Child Trauma and Resilience Assessment Center (CTRAC) is a program dedicated to providing high quality, child-centered, and comprehensive assessments to the children who have experienced multiple and complex traumas. Our assessments are strength-based and collaborative in nature, and reflect the impact of trauma on a child's neurodevelopment, relationships, self-concept and day-to-day functioning. We provide creative recommendations focused on building children's self-efficacy, support system, and self-regulation. This prepares our students to be able to identify and intervene with a variety of trauma related symptoms and behaviors. It also prepares our students to be trauma informed in their therapy practice.
The mission of the Colorado State University Marriage and Family Therapy Master's training program is to train students in accordance with the Professional Marriage and Family Therapy Principles (PMFTPS) to provide ethical, multiculturally-informed, evidence-based, and systemically oriented therapeutic services for a diverse population of individuals, couples and families within a variety of professional settings, including community, academic, and policy-making settings.
The CSU MFT training program is committed to training clinicians who understand diversity in clinical, research, academic, and policy-making settings and are skilled consumers and producers of research related to MFT. Graduates are trained to be ethically and culturally sensitive professionals who understand the societal dynamics of gender, race, class, sexual orientation, ability, ethnicity, culture, religion, etc. As clinicians, our graduates are trained to incorporate a social justice context into the therapeutic process. We are committed to training students in evidence-based practices and train students to understand the rigorous research practices required to effectively produce and consume research. At the core of the CSU MFT program philosophy is a belief that students learn best with an integration of experiential learning with academic training.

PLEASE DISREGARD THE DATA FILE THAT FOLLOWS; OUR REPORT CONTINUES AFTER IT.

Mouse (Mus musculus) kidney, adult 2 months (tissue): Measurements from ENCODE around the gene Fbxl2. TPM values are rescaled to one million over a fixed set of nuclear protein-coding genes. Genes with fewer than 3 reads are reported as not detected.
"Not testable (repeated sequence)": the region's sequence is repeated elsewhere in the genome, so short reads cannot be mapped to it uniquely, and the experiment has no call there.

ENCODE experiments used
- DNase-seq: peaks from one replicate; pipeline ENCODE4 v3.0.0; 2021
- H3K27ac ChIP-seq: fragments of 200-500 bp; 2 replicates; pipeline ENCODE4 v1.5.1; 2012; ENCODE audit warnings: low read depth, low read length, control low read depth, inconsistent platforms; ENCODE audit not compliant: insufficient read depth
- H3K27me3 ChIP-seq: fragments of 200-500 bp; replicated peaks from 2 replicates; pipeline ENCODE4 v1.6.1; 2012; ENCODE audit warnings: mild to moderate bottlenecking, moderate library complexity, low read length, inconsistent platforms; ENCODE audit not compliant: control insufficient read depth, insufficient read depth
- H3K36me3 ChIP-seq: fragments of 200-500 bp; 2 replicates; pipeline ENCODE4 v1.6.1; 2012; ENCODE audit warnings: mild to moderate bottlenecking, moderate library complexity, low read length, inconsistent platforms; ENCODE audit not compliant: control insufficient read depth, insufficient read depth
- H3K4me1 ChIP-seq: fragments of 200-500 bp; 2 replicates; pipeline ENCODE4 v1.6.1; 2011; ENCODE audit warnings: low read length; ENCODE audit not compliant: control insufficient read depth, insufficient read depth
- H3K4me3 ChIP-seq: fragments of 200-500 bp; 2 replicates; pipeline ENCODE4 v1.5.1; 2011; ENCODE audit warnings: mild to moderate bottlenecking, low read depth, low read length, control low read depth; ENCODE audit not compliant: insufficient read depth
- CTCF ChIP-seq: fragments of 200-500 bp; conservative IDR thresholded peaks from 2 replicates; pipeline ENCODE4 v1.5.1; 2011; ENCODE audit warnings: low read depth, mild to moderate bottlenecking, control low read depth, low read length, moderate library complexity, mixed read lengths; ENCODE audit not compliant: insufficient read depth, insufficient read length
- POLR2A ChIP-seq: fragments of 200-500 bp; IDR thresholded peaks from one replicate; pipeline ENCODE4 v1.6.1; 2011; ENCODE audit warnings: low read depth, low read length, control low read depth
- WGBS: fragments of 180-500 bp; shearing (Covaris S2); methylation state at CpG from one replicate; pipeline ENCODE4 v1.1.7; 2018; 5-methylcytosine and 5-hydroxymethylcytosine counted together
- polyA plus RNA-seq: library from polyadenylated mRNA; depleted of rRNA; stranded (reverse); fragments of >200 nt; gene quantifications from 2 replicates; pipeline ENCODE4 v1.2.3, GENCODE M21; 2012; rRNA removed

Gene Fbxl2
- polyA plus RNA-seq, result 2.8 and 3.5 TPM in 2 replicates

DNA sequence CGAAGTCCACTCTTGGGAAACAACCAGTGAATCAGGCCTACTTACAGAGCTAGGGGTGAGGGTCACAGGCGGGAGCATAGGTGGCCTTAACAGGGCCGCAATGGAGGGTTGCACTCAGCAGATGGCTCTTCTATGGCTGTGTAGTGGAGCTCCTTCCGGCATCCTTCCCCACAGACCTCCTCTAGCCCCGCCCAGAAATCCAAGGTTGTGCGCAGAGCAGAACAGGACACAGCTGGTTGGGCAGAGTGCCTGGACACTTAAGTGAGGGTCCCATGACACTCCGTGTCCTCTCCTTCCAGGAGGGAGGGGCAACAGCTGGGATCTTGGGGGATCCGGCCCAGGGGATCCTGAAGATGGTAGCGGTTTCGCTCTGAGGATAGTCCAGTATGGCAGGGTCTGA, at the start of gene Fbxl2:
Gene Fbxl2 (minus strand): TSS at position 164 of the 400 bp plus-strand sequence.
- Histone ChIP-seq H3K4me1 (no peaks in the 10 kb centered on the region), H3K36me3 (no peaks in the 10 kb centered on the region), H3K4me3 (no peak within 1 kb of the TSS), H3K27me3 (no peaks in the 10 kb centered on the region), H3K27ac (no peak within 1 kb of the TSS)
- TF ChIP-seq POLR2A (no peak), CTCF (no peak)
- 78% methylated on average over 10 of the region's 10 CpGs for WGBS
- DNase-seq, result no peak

The CSU MFT program aims to graduate marriage and family therapists who successfully complete the clinical and academic training standards as guided by the Professional Marriage and Family Therapy Principles (PMFTPS) which include MFT educational guidelines, the COAMFTE Core Competencies, the AAMFT code of ethics, and the AMFTRB Guidelines, and the state of Colorado MFT licensure regulationss. The following are the program goals and student learning outcomes associated with each goal:
Goal 1: To prepare effective Marriage and Family Therapists.
SLO1: Students will possess the competencies necessary to successfully and ethically conceptualize cases and facilitate admission to treatment.
SLO2: Students will possess the competencies necessary to conduct effective and ethical clinical assessments and diagnoses of clients.
SLO3: Students will possess the competences necessary to conduct effective and ethical treatment planning and case management.
SLO4: Students will possess the competencies necessary to employ effective and ethical therapeutic interventions.
SLO5: Students will possess the competencies necessary to maintain compliance with ethical, legal, and professional standards in the practice of MFT.
SLO8: Students will receive at least 500 clinical hours during the program.
SLO9: Students will receive at least 100 hours of clinical supervision during the program.
Goal 2: To prepare Marriage and Family Therapists to responsibly serve diverse, marginalized, and underserved communities.
SLO7: Students will demonstrate cultural competence in admitting clients to treatment, clinical assessment and diagnosis, treatment planning, therapeutic interventions, legal and ethical issues, and research and theory.